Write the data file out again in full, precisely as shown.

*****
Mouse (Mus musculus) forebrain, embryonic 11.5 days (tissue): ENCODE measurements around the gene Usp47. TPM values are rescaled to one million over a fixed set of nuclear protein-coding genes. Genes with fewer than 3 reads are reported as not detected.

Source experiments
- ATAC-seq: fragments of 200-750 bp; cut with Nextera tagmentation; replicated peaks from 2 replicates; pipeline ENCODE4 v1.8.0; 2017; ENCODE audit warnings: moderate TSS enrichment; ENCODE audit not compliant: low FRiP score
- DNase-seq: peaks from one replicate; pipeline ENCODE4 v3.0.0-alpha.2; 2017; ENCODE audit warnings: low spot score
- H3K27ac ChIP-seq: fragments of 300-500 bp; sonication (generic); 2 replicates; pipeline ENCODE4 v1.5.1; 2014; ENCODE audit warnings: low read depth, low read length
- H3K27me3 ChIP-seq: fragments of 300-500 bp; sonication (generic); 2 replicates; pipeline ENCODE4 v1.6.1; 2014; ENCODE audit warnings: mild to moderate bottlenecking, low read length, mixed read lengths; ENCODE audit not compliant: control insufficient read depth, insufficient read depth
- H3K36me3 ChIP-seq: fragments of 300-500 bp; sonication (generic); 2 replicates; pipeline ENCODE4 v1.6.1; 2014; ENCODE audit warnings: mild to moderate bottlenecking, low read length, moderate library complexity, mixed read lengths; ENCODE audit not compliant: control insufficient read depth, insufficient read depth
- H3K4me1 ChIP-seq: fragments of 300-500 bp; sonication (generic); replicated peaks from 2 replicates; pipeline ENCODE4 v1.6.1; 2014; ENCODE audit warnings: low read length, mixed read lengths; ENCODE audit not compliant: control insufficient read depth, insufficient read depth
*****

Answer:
Mouse (Mus musculus) forebrain, embryonic 11.5 days (tissue): ENCODE measurements around the gene Usp47. TPM values are rescaled to one million over a fixed set of nuclear protein-coding genes. Genes with fewer than 3 reads are reported as not detected.

Source experiments
- ATAC-seq: fragments of 200-750 bp; cut with Nextera tagmentation; replicated peaks from 2 replicates; pipeline ENCODE4 v1.8.0; 2017; ENCODE audit warnings: moderate TSS enrichment; ENCODE audit not compliant: low FRiP score
- DNase-seq: peaks from one replicate; pipeline ENCODE4 v3.0.0-alpha.2; 2017; ENCODE audit warnings: low spot score
- H3K27ac ChIP-seq: fragments of 300-500 bp; sonication (generic); 2 replicates; pipeline ENCODE4 v1.5.1; 2014; ENCODE audit warnings: low read depth, low read length
- H3K27me3 ChIP-seq: fragments of 300-500 bp; sonication (generic); 2 replicates; pipeline ENCODE4 v1.6.1; 2014; ENCODE audit warnings: mild to moderate bottlenecking, low read length, mixed read lengths; ENCODE audit not compliant: control insufficient read depth, insufficient read depth
- H3K36me3 ChIP-seq: fragments of 300-500 bp; sonication (generic); 2 replicates; pipeline ENCODE4 v1.6.1; 2014; ENCODE audit warnings: mild to moderate bottlenecking, low read length, moderate library complexity, mixed read lengths; ENCODE audit not compliant: control insufficient read depth, insufficient read depth
- H3K4me1 ChIP-seq: fragments of 300-500 bp; sonication (generic); replicated peaks from 2 replicates; pipeline ENCODE4 v1.6.1; 2014; ENCODE audit warnings: low read length, mixed read lengths; ENCODE audit not compliant: control insufficient read depth, insufficient read depth